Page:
Henricus Regius

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Henricus Regius portrayed in his Philosophia naturalis, 1661 Regius, Henricus - Philosophia naturalis, 1661 - BEIC 3881650.jpg
Henricus Regius portrayed in his Philosophia naturalis, 1661

Henricus Regius ( /ˈriəs/ ; July 29, 1598 – February 19, 1679) was a Dutch philosopher, physician, and professor of medicine at the University of Utrecht from 1638. [1]



Regius was born in Utrecht, and was also known by his birth name, Hendrik de Roy, or by its French rendering, Henri Le Roy. He studied liberal arts at the University of Franeker and medicine at Groningen University, Leiden University, and subsequently at the Universities of Montpellier and Padua.

University of Franeker university

The University of Franeker (1585–1811) was a university in Franeker, Friesland, the Netherlands. It was the second oldest university of the Netherlands, founded shortly after Leiden University.

Leiden University university in the Netherlands

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University of Montpellier university in Montpellier, France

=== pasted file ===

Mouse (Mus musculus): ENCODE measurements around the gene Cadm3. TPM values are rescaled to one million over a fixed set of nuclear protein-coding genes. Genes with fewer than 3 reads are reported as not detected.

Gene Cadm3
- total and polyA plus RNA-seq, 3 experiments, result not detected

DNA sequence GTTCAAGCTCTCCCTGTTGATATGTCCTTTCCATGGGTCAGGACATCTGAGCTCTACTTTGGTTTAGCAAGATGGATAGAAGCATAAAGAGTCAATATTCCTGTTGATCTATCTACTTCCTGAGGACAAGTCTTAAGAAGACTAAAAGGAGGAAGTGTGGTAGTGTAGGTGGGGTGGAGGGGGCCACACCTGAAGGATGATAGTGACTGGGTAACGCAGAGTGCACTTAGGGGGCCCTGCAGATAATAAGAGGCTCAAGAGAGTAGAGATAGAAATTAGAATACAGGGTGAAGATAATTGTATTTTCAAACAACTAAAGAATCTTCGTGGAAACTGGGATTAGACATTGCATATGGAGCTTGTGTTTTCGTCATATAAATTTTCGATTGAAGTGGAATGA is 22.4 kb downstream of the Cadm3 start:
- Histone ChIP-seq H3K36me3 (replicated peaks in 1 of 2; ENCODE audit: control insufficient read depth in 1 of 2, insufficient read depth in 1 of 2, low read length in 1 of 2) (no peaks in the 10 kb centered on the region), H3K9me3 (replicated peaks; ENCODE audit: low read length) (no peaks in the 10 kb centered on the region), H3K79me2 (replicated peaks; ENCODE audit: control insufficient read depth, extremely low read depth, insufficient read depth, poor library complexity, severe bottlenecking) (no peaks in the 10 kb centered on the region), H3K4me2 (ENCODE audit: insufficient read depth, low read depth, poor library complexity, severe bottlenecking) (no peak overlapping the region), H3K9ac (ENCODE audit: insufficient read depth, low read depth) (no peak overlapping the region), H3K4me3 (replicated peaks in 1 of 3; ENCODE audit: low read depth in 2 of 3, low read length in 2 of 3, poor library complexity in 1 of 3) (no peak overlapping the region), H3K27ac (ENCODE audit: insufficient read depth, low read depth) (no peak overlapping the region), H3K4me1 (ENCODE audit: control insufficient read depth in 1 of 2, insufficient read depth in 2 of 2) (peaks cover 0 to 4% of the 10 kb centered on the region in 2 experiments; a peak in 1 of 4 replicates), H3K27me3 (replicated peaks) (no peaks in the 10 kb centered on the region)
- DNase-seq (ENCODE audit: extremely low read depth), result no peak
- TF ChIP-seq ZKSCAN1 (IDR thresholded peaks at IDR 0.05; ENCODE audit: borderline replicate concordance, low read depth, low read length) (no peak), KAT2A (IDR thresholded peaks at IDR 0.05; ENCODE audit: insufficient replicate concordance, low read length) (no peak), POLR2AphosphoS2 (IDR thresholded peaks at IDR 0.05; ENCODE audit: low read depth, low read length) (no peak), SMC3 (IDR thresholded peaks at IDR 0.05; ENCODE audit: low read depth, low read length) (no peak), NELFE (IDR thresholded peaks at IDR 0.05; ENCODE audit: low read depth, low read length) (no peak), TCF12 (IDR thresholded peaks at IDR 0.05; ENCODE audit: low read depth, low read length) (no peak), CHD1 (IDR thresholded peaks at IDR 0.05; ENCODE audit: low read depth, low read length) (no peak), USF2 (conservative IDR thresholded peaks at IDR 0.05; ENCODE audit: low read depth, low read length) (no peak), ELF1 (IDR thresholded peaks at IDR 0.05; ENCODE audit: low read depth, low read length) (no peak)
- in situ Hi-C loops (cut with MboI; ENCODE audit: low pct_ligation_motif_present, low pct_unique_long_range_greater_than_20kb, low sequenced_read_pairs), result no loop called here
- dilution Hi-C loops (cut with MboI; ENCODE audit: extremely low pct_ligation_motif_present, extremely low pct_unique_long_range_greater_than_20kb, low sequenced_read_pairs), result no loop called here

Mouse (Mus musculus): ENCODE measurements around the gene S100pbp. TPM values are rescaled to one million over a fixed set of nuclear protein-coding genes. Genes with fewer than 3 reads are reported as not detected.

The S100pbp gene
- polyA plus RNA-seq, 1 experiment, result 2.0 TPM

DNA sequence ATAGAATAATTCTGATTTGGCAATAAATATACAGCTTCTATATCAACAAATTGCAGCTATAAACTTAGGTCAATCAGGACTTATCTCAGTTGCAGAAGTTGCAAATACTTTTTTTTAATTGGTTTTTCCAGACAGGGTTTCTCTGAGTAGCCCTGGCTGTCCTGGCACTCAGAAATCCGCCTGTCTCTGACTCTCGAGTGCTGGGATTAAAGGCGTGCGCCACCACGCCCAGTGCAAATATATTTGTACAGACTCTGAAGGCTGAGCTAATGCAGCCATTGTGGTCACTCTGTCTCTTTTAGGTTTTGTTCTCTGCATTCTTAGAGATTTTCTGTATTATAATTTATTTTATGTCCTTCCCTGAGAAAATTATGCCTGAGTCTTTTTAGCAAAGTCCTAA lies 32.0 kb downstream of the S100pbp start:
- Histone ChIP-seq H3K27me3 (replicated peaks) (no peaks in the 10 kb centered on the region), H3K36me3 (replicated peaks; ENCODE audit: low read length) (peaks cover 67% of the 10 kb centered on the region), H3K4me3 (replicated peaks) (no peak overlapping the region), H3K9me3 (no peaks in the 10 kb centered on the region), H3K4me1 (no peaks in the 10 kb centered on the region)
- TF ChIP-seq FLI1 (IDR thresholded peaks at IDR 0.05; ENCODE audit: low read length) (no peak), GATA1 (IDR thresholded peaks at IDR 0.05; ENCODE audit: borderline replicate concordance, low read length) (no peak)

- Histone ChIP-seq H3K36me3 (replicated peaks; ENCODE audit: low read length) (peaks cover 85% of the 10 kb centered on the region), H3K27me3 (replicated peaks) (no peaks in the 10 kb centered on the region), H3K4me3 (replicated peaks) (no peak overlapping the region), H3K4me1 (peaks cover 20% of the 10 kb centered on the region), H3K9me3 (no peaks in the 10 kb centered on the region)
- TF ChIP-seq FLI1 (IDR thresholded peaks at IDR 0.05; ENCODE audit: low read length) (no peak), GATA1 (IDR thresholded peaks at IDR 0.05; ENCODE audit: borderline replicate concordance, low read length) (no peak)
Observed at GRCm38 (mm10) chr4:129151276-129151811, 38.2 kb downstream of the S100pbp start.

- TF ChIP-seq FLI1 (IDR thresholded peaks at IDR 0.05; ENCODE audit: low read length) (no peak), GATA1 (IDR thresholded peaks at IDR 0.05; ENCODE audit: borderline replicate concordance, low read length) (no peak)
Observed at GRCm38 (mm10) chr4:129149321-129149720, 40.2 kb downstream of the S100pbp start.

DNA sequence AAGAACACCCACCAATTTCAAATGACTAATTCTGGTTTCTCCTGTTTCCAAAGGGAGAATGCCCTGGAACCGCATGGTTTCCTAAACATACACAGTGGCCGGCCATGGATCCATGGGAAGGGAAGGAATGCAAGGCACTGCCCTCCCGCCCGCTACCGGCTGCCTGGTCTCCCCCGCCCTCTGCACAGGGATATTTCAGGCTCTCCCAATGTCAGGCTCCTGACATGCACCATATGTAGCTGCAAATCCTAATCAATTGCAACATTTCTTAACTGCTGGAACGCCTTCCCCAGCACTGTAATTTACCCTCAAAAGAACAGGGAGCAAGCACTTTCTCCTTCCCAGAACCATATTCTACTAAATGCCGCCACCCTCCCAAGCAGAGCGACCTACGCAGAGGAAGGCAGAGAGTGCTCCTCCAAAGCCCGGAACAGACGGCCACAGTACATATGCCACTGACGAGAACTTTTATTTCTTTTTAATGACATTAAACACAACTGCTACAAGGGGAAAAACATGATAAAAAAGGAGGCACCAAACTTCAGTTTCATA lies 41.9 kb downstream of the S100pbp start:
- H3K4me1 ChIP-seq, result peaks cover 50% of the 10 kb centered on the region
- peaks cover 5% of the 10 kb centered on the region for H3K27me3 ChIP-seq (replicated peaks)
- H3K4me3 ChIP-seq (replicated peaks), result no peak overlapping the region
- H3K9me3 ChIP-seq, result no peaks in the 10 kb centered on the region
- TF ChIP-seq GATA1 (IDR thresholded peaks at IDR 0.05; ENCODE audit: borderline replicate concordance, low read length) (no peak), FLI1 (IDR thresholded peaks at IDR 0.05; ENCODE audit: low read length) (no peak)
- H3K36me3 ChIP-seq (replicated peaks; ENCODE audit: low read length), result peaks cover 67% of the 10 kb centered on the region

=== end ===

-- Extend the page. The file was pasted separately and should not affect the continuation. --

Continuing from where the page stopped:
The University of Montpellier is a French public research university in Montpellier in south-east of France. Established in 1289, the University of Montpellier is one of the oldest universities in the world.

He was a vocal proponent of Cartesianism, and corresponded frequently with René Descartes. [2] He was the author of a textbook of natural philosophy, Fundamenta Physices.

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René Descartes 17th-century French philosopher, mathematician, and scientist

René Descartes was a French philosopher, mathematician, and scientist. A native of the Kingdom of France, he spent about 20 years (1629–1649) of his life in the Dutch Republic after serving for a while in the Dutch States Army of Maurice of Nassau, Prince of Orange and the Stadtholder of the United Provinces. He is generally considered one of the most notable intellectual figures of the Dutch Golden Age.

He died in Utrecht.

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  1. Hockey, Thomas (2009). The Biographical Encyclopedia of Astronomers. Springer Publishing. ISBN   978-0-387-31022-0 . Retrieved August 22, 2012.
  2. Copleston, Frederick Charles (2003). A history of philosophy, Volume 4. Continuum International. p. 174. ISBN   978-0-8264-6898-7.

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